Again, the cost of generating one system equivalent to one nuclear power plant is way way out of whack. Every nuclear generator could remove coal/oil/ugly fossils. Or build a wind farm, or a wave generator, or a gound based solar farm...

Did you read the second link in the OP? I am wondering where you are getting your numbers.
I skimmed it. What I saw was the ground station would cost 8-15 billion for 250mw. I saw no size estimate for the GW production floating in space. I see no reason to even believe these numbers either, unless they aren't including the space segment.

Since there is no background on how they got this information, I looked up the the current state of solar panels and their efficiencies and sizes. Maybe there is a gigantic difference in space, but looking at the "current" (older, I suppose) panels, to generate power, I'd be generous to say 200,000sq meters. It's closer to 300,000 based upon the ISS power generation. And of course, that's not even including the loss from beaming.

I'm not sure what number they got for sending stuff into space, but it seems unusually low... about \$470/kg. I don't know what the current cost is, but I remember it is being... a whole lot higher (wasn't the commercial launch in April somewhere around 15,000?)

3. Just surface intuition gives me the impression that this project is a very bad idea. No way in hell we're making a space solar power station that actually makes economic sense...

I'd much rather see money pumped into this project personally.
Even if their claim of "making break-even fusion" is a pipe dream, it's a better step in the right direction than space-based solar power, IMHO. Why capture energy from the sun? Bring the sun right here to earth.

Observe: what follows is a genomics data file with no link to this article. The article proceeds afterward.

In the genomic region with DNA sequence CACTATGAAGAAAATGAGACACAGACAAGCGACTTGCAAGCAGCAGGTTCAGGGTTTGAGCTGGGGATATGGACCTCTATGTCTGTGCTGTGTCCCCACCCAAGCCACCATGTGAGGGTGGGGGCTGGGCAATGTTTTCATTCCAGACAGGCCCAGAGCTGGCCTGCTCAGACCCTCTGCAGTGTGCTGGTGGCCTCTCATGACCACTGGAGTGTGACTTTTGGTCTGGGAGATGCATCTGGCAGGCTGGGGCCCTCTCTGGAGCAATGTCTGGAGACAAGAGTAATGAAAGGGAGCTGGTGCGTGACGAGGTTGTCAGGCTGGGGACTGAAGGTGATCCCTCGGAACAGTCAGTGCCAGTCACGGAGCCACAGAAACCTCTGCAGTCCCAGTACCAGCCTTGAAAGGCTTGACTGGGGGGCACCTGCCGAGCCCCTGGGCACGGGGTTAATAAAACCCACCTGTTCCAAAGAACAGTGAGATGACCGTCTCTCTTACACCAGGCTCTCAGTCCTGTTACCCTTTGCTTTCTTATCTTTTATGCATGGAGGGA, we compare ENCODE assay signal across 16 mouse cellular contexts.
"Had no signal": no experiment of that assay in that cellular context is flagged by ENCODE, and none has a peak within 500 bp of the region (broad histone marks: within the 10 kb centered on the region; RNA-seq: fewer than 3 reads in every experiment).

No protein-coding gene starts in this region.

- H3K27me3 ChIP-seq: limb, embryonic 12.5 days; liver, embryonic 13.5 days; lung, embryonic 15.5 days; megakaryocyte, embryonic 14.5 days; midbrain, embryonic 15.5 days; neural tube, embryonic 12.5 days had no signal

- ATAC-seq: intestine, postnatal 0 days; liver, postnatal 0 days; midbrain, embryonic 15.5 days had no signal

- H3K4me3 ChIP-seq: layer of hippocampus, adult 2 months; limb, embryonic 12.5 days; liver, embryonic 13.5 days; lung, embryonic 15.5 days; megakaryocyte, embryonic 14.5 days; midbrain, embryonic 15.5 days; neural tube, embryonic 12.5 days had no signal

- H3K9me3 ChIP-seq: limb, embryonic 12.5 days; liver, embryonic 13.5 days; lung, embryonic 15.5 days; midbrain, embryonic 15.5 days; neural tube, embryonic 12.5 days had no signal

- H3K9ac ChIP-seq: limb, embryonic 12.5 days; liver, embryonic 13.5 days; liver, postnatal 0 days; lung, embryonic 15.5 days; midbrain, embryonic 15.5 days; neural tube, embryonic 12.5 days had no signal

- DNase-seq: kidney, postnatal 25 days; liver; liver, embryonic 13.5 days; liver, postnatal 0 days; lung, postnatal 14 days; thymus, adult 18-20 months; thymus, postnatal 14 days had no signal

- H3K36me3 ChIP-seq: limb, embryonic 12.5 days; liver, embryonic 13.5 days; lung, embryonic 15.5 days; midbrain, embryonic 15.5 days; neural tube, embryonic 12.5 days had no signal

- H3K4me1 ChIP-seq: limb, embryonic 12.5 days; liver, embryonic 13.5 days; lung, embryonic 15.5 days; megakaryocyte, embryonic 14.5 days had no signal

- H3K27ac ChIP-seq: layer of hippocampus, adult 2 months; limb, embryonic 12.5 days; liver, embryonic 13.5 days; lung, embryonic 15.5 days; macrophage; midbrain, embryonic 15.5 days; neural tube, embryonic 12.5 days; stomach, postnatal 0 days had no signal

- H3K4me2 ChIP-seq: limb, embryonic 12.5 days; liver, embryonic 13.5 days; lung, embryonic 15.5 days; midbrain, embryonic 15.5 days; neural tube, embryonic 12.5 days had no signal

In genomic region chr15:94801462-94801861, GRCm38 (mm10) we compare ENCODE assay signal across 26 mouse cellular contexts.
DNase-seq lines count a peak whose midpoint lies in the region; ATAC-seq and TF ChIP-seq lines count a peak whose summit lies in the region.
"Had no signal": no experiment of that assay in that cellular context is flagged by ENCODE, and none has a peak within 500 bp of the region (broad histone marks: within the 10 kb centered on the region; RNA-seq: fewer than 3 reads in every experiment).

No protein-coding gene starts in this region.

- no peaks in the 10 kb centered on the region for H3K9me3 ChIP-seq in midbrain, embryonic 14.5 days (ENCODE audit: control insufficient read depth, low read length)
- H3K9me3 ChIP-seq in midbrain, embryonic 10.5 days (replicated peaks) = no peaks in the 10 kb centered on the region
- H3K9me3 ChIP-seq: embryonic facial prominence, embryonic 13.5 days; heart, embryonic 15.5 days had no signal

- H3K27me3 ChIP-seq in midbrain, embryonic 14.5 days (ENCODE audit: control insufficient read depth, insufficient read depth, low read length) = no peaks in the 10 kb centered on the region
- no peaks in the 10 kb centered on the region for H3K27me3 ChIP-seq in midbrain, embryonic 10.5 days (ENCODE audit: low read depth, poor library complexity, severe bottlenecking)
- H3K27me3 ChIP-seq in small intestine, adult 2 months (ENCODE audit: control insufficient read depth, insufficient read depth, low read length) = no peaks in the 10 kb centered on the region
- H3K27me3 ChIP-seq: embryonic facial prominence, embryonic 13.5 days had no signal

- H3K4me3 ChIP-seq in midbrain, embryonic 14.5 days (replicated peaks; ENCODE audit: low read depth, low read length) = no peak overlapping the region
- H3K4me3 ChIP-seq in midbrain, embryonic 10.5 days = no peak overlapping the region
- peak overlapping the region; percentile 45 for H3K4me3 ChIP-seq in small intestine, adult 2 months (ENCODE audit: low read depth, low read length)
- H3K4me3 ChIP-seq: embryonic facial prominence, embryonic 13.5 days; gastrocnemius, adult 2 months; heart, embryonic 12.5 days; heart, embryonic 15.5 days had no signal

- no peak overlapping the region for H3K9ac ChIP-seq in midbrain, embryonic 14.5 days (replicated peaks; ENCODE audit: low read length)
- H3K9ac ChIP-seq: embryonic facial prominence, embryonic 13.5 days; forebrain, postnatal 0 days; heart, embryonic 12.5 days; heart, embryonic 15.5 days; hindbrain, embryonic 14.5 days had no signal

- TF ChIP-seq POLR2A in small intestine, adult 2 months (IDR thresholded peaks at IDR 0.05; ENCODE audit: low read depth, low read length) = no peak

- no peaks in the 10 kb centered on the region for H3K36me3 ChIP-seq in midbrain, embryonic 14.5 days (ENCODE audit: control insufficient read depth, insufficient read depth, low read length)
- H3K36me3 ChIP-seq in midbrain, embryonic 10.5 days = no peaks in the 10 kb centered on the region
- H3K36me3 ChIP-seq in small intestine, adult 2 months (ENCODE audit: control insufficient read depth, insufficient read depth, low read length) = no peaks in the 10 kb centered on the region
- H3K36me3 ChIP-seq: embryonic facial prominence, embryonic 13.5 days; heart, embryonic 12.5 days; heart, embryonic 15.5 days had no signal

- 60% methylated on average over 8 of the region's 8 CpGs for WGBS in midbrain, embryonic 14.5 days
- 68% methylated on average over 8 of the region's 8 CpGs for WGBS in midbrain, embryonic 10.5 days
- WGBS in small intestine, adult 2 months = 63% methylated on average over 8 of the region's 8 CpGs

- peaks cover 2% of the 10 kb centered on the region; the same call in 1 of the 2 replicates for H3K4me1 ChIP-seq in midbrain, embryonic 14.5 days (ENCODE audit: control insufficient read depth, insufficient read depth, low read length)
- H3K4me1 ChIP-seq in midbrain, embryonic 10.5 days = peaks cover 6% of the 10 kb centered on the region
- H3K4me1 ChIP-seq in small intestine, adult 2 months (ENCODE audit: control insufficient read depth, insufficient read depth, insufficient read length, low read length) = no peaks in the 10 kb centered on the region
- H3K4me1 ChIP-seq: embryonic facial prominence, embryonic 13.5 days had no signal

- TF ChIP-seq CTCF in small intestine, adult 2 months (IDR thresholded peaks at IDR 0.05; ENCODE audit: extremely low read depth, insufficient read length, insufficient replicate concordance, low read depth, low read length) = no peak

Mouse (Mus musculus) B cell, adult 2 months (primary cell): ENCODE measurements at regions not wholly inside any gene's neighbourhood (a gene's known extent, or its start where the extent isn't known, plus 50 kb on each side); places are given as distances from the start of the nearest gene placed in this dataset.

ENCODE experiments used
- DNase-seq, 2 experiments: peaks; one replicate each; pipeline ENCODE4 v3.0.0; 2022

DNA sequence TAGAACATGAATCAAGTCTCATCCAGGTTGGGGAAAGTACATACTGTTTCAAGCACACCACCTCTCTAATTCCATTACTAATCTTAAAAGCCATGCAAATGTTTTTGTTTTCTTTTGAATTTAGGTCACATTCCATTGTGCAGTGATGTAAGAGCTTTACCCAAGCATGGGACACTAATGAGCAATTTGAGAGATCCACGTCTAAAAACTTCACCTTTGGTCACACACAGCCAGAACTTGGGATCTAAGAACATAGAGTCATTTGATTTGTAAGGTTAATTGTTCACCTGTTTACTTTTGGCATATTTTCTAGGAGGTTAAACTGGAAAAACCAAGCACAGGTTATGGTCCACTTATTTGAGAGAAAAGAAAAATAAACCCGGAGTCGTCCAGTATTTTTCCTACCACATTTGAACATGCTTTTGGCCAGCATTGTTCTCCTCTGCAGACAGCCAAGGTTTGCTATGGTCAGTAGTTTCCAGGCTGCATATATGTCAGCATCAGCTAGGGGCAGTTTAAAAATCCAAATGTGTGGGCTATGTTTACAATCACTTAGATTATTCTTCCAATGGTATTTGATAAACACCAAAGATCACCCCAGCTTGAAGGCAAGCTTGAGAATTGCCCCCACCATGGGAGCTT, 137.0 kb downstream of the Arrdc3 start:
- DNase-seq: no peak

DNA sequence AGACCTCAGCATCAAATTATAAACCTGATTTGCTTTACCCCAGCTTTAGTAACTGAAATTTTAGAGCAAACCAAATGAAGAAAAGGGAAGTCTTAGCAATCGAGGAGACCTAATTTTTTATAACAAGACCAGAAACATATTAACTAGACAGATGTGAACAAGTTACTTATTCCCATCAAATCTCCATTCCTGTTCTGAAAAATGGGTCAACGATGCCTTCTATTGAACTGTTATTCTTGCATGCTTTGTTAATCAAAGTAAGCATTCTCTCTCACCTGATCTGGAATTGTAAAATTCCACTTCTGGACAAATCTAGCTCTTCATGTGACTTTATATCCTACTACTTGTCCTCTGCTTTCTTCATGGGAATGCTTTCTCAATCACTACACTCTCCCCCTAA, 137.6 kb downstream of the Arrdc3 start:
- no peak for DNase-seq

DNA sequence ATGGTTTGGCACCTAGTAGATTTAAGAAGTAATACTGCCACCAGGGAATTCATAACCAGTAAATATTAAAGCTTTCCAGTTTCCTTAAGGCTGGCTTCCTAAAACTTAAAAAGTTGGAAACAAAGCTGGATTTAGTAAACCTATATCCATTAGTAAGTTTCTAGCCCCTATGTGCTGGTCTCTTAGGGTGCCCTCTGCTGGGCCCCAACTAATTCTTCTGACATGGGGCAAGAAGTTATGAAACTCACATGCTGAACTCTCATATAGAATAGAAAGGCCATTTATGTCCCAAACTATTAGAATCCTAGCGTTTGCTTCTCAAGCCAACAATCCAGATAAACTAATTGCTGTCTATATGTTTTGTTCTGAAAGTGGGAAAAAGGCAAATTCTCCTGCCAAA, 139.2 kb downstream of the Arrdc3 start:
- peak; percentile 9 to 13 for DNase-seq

4. The second link in the OP has referring, and referenced articles linked at the top for those interested in how they derived their numbers/

A lot of the criticisms (including comparison to nuclear power, and terrestial solar power) are addressed in this wikipedia entry.

We can make up whatever numbers we want to prove our case. But needless to say the costs of taking things to space is coming down, and having reusable transport means (as-opposed to one-time satellites launches) can give us economies of scale.

Dismissing the idea outright, seems like a hasty conclusion. Costs are based upon the designs themselves, and since solar power from space will provide steeper return on investments than terrestial sources (quite a bit more energy), doing it in smaller chunks would be a way to have it pay for itself (IOW, increasing our limited resources). The power from these systems is going to be ~20 time more expensive (but you still get power) that fossil fuels, but economies of scales are expected to bring that down into fossil fuel range over time. The added benefits are all the externalities we derive from making this investment.

You can read this article: FirstScience - Solar Power from Space as well.

I have HW to do right now, but I may answer in more detail if I have time.